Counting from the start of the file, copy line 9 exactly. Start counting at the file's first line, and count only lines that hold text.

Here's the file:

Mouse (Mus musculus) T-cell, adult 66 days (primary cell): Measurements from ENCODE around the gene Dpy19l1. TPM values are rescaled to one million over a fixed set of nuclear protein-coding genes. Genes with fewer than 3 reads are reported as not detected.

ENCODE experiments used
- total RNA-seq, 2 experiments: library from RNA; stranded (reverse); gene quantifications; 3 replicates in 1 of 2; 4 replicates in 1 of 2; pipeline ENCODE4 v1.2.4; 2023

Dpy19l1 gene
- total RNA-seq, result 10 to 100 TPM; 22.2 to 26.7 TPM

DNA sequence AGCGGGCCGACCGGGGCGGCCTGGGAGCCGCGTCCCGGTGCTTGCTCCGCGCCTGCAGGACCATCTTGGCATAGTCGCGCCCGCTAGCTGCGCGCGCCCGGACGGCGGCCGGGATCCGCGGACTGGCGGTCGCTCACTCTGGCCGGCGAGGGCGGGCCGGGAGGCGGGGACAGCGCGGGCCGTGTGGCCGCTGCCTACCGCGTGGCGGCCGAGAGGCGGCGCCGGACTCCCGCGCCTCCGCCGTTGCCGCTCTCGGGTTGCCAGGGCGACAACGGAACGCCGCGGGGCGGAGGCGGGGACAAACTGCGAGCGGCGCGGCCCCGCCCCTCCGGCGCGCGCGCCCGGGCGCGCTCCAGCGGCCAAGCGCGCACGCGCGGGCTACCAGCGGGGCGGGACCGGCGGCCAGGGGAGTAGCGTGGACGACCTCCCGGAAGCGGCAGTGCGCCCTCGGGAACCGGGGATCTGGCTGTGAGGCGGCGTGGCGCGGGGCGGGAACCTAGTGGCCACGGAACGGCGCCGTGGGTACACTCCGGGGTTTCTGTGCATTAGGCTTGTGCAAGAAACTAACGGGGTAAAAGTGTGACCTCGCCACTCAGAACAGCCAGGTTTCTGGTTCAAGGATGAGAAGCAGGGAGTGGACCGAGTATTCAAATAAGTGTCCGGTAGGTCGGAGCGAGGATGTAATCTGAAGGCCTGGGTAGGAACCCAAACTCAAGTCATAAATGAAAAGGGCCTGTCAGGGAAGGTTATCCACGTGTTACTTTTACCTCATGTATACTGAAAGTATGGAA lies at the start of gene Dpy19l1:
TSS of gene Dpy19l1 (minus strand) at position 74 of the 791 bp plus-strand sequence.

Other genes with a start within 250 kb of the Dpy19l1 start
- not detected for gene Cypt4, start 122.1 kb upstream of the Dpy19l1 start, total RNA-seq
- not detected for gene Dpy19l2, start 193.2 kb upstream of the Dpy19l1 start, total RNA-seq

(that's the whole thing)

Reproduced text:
- not detected for gene Cypt4, start 122.1 kb upstream of the Dpy19l1 start, total RNA-seq